If you’re a parent, you’re thankful for Virginia Apgar, a woman you never met. Virginia Apgar was a doctor from the 1950’s who very name has saved the lives of thousands (maybe millions) of infants over the past 6 or 7 decades. When we think of legacy and making the kind of impact that long outlives us, there are few greater examples than Dr. Apgar. And what is this legacy that she provided that has so impacted humanity? I’m so glad you asked. Dr. Apgar created a simple checklist when no one thought one was needed. This simple, five step checklist performed twice within the first five minutes of life has impacted life in profound ways.

Virginia Apgar’s contribution to the medical community was great. She helped to establish anesthesiology as a medical specialty, worked to improve obstetrical anesthesia, and significantly advanced the study of birth defects. She helped organize and administer the first Division of Anesthesia at Columbia University College of Physicians & Surgeons, her alma mater, and became the first woman to be a full professor there. Her work as vice president with the National Foundation for Infantile Paralysis, later known as the March of Dimes, led the way in research and advancement in the field of birth defects. She was an amazing woman, but nothing has had more impact than the APGAR test, a “backronym” both named after her and describing the five things every infant would be tested for.

Prior to the 1950’s, newborn babies received little medical attention. There was not an objective way of evaluating a newborn’s health and issues were addressed only when symptoms later developed, often creating very serious situations. Virginia Apgar developed a quick assessment that was performed within one minute of birth and again five minutes later. The items tested were:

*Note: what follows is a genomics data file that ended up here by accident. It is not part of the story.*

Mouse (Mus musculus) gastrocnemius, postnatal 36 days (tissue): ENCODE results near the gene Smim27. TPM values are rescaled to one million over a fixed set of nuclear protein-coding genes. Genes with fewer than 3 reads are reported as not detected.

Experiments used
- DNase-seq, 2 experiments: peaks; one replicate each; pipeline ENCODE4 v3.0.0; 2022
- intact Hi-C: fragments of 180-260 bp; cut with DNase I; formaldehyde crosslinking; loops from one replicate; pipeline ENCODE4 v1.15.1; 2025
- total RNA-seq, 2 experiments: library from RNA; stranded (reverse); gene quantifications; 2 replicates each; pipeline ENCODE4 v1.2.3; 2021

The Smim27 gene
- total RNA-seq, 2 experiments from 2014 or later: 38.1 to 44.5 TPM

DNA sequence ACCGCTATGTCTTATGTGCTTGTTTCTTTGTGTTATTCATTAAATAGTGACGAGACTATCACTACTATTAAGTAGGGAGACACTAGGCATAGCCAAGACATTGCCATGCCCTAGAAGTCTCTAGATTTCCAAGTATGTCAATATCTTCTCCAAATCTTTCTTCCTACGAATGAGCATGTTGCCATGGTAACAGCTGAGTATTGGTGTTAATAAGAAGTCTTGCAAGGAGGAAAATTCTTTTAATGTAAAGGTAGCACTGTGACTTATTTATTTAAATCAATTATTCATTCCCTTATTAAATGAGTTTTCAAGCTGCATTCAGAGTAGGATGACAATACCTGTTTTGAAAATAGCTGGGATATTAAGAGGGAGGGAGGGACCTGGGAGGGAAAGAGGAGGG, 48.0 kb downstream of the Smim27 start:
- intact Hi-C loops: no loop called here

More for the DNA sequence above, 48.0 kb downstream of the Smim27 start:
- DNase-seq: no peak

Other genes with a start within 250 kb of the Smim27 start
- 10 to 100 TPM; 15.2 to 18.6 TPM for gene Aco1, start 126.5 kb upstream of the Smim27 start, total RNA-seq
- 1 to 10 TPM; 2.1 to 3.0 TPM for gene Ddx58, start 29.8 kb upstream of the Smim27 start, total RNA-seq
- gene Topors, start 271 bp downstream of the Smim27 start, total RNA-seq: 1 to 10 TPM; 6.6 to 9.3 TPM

• skin color
  • heart rate
  • reflexes
  • muscle tone
  • breathing

A newborn’s score on this quick assessment performed twice would notify medical staff of issues needing attention. The item names were later modified to align with Dr. Apgar’s name:

  • Appearance
  • Pulse,
  • Grimace
  • Activity
  • Respiration

If you’re a parent, you’ve seen the medical team perform this test. I remember the nurses checking pulse and reflexes as we anxious awaited holding our newborn children. You’ve been influenced by this simple checklist. It’s likely that nothing was wrong, but serious complication were resolved for countless children because of this checklist. It’s amazing how just one checklist can change everything.

Checklists are good. Medical professionals follow a countless number of checklist, many of them critical for each situation. But there are some checklists that change everything for so many people.

What about our ministries? Yes, we need countless checklists to ensure that we do what we intended to do. However, what are the checklists that have significant impact? What are the checklists that change everything?

What’s the checklist for a child who makes a decision for faith? How do we ensure that this fragile decision is re-enforced so that it isn’t questioned a decade later as a foolish or whimsical moment.

What is the checklist for a first time visitor? So many things happen on that first visit. How do we ensure that the experience and what follows the experience causes a family to want to come back?

What is the checklist for a new volunteer? Within the first few weeks of serving, a volunteer may experience frustration that may eventually push them away – keeping them from serving ever again. How do we make this an overwhelmingly positive experience that will make them a volunteer for life?

Checklists are important. However, some have the power to change everything. Do you know what those checklists are for your ministry?


This post is part of a larger series on moving your ministry forward using the often neglected tool - the checklist. In this series, we unpack how a system of checklists can actually help us take our ministry to new levels. Plus, we want to share dozens of actual ministry checklists you and your team can implement right away. Click on the link below to explore this topic and pick up some helpful resources!